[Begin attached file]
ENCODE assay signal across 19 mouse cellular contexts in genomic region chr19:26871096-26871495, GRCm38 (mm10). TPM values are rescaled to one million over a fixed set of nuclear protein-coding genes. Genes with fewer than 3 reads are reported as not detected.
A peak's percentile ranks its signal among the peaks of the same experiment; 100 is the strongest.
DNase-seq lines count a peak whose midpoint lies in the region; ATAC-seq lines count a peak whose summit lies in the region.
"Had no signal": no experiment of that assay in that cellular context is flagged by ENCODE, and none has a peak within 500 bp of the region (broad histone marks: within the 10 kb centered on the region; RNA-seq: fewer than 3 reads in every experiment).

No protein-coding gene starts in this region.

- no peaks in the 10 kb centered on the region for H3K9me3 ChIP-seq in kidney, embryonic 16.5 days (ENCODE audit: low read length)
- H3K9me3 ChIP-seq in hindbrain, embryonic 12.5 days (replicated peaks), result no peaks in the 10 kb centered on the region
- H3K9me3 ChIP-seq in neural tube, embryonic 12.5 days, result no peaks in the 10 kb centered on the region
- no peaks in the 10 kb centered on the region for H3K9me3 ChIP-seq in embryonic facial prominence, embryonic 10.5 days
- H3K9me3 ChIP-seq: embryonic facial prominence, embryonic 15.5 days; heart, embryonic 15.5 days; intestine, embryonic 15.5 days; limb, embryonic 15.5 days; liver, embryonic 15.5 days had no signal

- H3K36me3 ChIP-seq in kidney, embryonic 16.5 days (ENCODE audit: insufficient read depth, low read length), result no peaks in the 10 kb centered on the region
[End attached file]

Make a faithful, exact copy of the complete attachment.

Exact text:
ENCODE assay signal across 19 mouse cellular contexts in genomic region chr19:26871096-26871495, GRCm38 (mm10). TPM values are rescaled to one million over a fixed set of nuclear protein-coding genes. Genes with fewer than 3 reads are reported as not detected.
A peak's percentile ranks its signal among the peaks of the same experiment; 100 is the strongest.
DNase-seq lines count a peak whose midpoint lies in the region; ATAC-seq lines count a peak whose summit lies in the region.
"Had no signal": no experiment of that assay in that cellular context is flagged by ENCODE, and none has a peak within 500 bp of the region (broad histone marks: within the 10 kb centered on the region; RNA-seq: fewer than 3 reads in every experiment).

No protein-coding gene starts in this region.

- no peaks in the 10 kb centered on the region for H3K9me3 ChIP-seq in kidney, embryonic 16.5 days (ENCODE audit: low read length)
- H3K9me3 ChIP-seq in hindbrain, embryonic 12.5 days (replicated peaks), result no peaks in the 10 kb centered on the region
- H3K9me3 ChIP-seq in neural tube, embryonic 12.5 days, result no peaks in the 10 kb centered on the region
- no peaks in the 10 kb centered on the region for H3K9me3 ChIP-seq in embryonic facial prominence, embryonic 10.5 days
- H3K9me3 ChIP-seq: embryonic facial prominence, embryonic 15.5 days; heart, embryonic 15.5 days; intestine, embryonic 15.5 days; limb, embryonic 15.5 days; liver, embryonic 15.5 days had no signal

- H3K36me3 ChIP-seq in kidney, embryonic 16.5 days (ENCODE audit: insufficient read depth, low read length), result no peaks in the 10 kb centered on the region